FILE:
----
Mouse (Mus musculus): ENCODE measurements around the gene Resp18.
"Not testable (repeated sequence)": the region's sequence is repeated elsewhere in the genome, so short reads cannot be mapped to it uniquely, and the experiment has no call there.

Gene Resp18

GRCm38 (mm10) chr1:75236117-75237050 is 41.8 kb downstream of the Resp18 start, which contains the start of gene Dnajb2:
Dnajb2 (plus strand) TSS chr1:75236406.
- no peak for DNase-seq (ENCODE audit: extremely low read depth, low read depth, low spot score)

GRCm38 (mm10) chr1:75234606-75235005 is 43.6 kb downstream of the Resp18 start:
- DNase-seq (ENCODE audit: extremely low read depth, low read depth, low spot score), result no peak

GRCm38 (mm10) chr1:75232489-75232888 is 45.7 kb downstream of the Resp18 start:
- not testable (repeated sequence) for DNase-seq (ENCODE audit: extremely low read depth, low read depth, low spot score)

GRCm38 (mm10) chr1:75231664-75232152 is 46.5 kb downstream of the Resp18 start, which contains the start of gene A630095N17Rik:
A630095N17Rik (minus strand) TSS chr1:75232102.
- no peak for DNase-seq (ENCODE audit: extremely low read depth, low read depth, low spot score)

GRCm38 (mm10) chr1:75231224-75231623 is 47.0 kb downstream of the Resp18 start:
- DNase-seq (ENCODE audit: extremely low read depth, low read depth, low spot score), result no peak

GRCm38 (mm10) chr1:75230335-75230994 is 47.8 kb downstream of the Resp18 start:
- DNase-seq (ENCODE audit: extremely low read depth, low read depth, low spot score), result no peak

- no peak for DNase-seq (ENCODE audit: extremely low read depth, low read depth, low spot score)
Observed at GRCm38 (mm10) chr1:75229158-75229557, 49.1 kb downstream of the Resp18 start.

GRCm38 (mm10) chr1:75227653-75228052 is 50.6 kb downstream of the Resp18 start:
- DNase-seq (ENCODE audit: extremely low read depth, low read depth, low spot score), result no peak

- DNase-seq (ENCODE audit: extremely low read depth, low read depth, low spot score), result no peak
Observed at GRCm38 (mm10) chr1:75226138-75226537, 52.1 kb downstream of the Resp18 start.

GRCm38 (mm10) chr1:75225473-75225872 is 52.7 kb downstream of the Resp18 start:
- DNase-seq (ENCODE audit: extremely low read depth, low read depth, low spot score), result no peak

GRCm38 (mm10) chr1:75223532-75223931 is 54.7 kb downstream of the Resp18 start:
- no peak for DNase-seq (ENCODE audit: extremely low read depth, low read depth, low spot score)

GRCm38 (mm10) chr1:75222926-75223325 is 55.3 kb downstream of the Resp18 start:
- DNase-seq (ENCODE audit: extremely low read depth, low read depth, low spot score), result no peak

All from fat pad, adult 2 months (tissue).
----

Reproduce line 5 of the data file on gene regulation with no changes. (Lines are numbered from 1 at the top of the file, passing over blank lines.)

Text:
Dnajb2 (plus strand) TSS chr1:75236406.